Contention 2: The Earth"s climate is always changing. If you talk to any credible climatologist, they will tell you the Earth's temperature has been much hotter and colder than it is now. Anyone saying that we should reverse the effects of climate change are obviously misinformed and have no scientific background. The climate is always in a state of constant change and development. The Earth goes through natural periods of cooling and warming, that"s scientific fact. Would you blame the warming of the Earth after the last Ice Age on humans or man-made greenhouse gases? As with all the climate change nonsense, not a single claim can be substantiated as actual physical proof. Only assumptions and predictions made with manipulated computer models and deliberately corrupted data exist. Actual meteorological records and geophysical records destroy any credibility of everything ever said by these environmental groups. The real agenda of "global warming" has nothing to do with climate or weather but all to do with politics and the financial gain of those who stand to benefit from green investments. What better an investment could they have than one where the government forces the use of a green scheme idea or product on the public? In a 1996 report by the UN on global warming, two statements were deleted from the final draft. Here they are: 1) "None of the studies cited above has shown clear evidence that we can attribute the observed climate changes to increases in greenhouse gases." 2) "No study to date has positively attributed all or part of the climate change to man"made causes.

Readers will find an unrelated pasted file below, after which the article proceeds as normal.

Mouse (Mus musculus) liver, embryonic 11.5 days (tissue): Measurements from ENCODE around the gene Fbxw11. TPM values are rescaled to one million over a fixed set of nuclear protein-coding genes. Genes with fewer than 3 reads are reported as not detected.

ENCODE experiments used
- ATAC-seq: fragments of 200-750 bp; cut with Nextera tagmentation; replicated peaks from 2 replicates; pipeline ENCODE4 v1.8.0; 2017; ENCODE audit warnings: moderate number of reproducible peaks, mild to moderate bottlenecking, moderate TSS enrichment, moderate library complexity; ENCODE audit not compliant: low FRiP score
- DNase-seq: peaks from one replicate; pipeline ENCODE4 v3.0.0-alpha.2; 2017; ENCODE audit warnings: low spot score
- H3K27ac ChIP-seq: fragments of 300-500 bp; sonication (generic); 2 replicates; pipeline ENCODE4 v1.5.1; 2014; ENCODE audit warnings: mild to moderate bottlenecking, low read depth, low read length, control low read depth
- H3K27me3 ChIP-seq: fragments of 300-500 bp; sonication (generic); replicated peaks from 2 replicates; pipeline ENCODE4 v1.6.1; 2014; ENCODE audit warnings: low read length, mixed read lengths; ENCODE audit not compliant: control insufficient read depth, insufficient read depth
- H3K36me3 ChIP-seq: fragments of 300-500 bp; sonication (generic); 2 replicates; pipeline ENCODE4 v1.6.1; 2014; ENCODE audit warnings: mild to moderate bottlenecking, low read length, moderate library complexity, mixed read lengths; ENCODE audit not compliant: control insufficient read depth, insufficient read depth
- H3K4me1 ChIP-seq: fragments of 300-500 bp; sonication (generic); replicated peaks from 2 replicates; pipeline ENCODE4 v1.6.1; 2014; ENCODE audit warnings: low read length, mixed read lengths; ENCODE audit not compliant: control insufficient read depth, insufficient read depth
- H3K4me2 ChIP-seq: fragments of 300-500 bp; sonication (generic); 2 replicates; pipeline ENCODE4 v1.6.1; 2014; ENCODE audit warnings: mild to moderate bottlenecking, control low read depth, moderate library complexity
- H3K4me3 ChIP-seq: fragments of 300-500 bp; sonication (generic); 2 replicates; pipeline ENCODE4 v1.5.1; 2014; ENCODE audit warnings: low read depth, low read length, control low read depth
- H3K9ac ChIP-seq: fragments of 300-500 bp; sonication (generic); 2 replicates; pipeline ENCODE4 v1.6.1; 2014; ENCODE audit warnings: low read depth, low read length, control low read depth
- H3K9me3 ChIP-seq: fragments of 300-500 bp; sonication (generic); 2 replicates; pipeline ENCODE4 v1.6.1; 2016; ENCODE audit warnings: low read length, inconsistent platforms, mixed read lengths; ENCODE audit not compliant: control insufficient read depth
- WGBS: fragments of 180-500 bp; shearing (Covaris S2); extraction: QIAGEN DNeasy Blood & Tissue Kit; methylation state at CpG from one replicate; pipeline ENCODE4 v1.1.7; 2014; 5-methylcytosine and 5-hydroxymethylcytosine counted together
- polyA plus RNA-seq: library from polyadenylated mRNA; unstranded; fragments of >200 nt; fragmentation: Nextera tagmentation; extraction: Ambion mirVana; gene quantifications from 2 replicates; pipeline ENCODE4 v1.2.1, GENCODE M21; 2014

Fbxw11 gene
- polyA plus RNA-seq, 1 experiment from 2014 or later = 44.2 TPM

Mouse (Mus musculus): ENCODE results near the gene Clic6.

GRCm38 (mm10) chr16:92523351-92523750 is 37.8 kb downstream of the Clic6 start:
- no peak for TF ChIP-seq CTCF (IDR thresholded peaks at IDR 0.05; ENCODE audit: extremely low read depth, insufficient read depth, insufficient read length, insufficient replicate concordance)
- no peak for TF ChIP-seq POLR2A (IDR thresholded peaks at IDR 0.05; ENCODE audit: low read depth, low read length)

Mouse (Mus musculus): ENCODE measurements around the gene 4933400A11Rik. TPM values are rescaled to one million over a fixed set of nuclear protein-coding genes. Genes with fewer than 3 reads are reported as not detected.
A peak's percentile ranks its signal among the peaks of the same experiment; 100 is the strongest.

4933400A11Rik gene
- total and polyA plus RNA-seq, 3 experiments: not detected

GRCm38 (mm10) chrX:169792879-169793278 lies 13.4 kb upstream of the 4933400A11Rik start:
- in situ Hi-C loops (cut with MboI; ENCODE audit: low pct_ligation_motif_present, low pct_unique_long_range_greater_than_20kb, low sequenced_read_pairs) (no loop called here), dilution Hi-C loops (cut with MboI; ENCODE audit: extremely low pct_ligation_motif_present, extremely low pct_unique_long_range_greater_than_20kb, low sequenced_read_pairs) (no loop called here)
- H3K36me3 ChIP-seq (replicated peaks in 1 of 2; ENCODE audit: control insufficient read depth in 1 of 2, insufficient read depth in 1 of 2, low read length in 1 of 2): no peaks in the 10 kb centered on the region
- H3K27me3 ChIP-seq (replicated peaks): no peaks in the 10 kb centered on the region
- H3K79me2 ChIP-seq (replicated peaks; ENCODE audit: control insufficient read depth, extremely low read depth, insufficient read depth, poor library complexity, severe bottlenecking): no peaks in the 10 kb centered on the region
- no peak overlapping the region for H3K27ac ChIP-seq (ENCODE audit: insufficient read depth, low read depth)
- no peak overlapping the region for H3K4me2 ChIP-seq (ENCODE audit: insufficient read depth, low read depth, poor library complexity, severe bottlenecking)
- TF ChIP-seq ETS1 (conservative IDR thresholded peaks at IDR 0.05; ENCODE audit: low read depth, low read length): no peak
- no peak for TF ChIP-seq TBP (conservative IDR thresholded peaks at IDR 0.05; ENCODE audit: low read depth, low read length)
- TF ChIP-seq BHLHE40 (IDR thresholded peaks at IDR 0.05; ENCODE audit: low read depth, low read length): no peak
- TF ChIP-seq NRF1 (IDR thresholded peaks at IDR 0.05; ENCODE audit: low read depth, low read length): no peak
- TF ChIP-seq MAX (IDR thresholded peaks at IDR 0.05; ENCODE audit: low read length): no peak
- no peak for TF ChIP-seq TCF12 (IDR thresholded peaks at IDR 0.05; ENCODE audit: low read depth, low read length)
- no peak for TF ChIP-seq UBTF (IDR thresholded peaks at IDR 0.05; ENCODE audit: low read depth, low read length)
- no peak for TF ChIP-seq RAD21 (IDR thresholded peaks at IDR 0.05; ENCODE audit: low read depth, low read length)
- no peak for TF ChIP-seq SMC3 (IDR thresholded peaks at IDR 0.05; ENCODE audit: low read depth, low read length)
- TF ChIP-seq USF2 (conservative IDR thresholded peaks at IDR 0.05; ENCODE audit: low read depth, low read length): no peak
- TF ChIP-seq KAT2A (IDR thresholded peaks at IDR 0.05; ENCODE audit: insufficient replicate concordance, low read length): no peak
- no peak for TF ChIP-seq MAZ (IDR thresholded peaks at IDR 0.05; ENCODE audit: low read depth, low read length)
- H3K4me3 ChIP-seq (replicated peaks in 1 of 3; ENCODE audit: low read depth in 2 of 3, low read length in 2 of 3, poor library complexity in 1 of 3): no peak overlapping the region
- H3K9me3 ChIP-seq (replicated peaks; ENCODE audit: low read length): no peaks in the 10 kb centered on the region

Contention 3: There is no moral obligation to mitigate climate change because nations are not moral entities. On what grounds are so-called "developed countries" morally obligated to do anything? The simple fact is that there is no basis for this claim. Individuals, rather than government, determine morals. Government is not, and never has been where you should look for morals; you have that in your own heart and conscience; you teach that to your family. You cannot dictate what morals your neighbor has nor what morals your neighbor teaches his children. Make yourself an example with morals; that is all one can do. And certainly government has no place in that. The whole idea that a country would have a "moral obligation" is unethical on the basis of Ethical Relativism, that ethics and morals are relative to each Nation or even culture and that there is no standard ethical or moral policy that all nation-states ought to abide by.
Contention I: "The economic impact of environmental legislation hurts the economies of developed countries."